Mild Cognitive Impairment

MCI: Transition from Normal Aging to Dementia

The transition from normal aging to Alzheimer’s disease is a subtle one with symptoms emerging gradually.  Oftentimes, the development of Alzheimer’s disease is compared to the dimming of a light, as cognitive abilities are slowly lost over time.

Everyone can expect to experience cognitive changes as they age.  Common changes associated with normal aging include slower recall of information such as names, increased effort to learn and store new information, heightened susceptibility to distraction, slower processing of new information, and greater difficulty multi-tasking.

Scientists and clinicians describe three stages in the development and progression of Alzheimer’s disease.

  • Pre-clinical or pre-symptomatic phase, that is, the silent stage during which senile plaques are accumulating in the brain, but are insufficient to cause noticeable symptoms.
  • Mild Cognitive Impairment (MCI) in which symptoms become noticeable to the affected individual and/or family and impairment is significant but does not interfere with everyday activities, as described further below.
  • Dementia, in which significant loss of intellectual ability occurs, memory plus one or more other cognitive abilities are affected, and the impairment is so severe as to interfere with everyday functioning.
Progression from normal aging to Alzheimer's disease or another dementia

Progression from normal aging to Alzheimer’s disease or another dementia

Mild Cognitive Impairment (MCI)

An established risk factor for Alzheimer’s disease, Mild Cognitive Impairment (MCI) is a  condition in which memory and/or other cognitive difficulties (e.g., language, visual-spatial skills) disrupt everyday life (e.g., missing appointments) and are noticeable to the person affected and/or others (e.g., family, friends, work colleagues), but are not severe enough to interfere with basic living skills.  An individual with MCI will score significantly lower than others of the same age on neuropsychological measures of the particular cognitive domains (e.g., memory, language) affected. Some studies suggest that up to 10-20% of older adults age 65 and older have MCI.  MCI may be caused by a variety of medical and mental health (e.g., depression) conditions as well as be a precursor to a progressive dementia like AD.  Over time, the vast majority of individuals diagnosed with MCI do progress (or “convert”) to AD.  Overall, studies estimate that 10-15% of people with MCI progress to AD each year.  Although, for yet unknown reasons, some people with MCI remain stable and a few even improve, MCI is widely viewed as a transitional state between normal aging and AD or another dementia.  Brain imaging and biomarker studies of people with MCI may help researchers detect early brain changes like those seen in AD. Such research could lead to a better understanding of how MCI develops as well as early detection and diagnosis.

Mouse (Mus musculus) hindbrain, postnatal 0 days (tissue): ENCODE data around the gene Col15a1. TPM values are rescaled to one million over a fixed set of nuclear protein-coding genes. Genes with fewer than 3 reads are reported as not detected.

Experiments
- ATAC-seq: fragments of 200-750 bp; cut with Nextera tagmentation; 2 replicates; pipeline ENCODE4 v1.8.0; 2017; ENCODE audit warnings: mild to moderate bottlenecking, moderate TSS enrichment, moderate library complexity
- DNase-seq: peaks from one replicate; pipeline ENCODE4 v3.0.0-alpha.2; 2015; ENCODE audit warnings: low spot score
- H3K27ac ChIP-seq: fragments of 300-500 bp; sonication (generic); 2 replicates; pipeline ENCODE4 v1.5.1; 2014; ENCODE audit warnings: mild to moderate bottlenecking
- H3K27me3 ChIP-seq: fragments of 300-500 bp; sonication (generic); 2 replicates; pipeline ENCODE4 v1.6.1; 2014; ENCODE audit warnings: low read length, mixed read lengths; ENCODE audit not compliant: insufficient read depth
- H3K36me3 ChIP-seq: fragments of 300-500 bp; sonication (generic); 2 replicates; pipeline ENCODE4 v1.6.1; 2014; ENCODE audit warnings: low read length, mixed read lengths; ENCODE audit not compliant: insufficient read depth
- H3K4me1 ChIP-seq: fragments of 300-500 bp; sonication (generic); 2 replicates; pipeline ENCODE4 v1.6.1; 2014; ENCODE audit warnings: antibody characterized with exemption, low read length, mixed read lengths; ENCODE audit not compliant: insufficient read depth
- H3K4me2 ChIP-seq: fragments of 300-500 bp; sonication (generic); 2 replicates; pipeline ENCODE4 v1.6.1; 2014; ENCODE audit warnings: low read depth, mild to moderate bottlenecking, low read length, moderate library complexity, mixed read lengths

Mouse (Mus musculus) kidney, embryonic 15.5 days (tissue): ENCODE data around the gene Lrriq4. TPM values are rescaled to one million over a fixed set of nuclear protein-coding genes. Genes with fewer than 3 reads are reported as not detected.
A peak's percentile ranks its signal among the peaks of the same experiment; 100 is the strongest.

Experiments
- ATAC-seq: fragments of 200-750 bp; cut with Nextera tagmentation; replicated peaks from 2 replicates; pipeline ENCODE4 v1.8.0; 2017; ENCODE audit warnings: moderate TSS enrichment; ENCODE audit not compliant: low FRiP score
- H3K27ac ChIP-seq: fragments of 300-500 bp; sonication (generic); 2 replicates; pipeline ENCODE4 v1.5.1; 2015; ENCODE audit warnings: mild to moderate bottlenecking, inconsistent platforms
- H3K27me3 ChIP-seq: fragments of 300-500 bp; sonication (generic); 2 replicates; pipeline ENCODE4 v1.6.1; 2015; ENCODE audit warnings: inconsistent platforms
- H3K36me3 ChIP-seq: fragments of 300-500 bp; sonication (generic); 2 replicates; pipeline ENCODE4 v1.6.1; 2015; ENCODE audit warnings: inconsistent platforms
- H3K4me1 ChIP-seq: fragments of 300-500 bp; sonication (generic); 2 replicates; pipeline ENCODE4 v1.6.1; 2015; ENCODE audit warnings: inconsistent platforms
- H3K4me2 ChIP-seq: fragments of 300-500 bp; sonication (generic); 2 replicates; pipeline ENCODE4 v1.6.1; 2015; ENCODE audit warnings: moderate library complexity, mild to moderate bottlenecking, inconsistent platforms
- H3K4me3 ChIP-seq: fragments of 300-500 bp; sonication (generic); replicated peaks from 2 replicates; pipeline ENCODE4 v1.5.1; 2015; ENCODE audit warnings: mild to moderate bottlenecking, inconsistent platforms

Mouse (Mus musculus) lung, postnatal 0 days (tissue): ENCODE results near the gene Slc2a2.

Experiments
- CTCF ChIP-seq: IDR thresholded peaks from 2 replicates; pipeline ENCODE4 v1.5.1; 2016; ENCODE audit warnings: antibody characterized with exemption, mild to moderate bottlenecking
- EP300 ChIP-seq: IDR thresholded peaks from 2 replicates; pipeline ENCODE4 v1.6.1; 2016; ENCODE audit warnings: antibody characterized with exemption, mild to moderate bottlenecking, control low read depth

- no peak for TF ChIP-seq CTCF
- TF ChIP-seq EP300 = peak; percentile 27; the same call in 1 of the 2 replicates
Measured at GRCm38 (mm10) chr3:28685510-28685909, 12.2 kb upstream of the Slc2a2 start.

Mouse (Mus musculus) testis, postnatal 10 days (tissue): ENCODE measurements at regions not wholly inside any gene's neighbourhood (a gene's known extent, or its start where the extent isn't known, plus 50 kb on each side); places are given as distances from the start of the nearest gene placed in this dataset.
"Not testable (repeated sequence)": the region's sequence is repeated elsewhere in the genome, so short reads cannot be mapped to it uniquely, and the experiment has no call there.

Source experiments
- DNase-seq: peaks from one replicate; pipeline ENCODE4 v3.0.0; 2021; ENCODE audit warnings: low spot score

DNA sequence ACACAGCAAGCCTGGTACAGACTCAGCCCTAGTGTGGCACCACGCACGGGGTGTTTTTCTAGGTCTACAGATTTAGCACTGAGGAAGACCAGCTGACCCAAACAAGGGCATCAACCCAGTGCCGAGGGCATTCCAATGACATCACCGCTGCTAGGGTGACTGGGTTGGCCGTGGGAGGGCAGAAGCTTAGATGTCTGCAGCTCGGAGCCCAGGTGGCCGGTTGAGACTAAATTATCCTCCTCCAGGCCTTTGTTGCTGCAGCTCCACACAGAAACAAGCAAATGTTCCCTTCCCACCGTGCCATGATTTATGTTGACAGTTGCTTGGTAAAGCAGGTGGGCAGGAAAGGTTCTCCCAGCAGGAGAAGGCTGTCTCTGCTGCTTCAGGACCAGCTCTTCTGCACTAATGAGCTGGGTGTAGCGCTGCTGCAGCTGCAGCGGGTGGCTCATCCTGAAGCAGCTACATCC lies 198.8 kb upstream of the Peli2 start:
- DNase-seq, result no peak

Types of Mild Cognitive Impairment

There are three main subtypes of MCI.  A doctor may diagnose an affected individual with one of the following MCI subtypes.

Amnestic Single Domain MCI: In amnestic single domain MCI, only memory is significantly impaired. Other cognitive functions are spared.  Alzheimer’s disease is believed to cause amnestic MCI.  Consequently, someone with this diagnosis is at high risk for developing the full-blown dementia of AD.

Amnestic Multiple Domain MCI: In amnestic multiple domain MCI, memory plus one or more other cognitive abilities are affected.  Research suggests that the underlying causes of amnestic multiple domain MCI include normal aging, vascular dementia, and Alzheimer’s disease.

Single or Multiple Non-Memory MCI: In this form of MCI, memory remains intact, but one (single domain) or more (multiple domain) other cognitive abilities (e.g., language, visual-spatial skills, executive functioning) are significantly impaired.  Likely causes of single or multiple domain MCI include fronto-temporal dementia, dementia with Lewy bodies, primary progressive aphasia, and Parkinson’s disease.

Today, researchers and clinicians are unable to definitively predict if MCI will progress to Alzheimer’s disease or another dementia.  Numerous studies are underway to identify those neuropsychological, neuropsychiatric, imaging and other features of MCI that might indicate risk for further decline.


 

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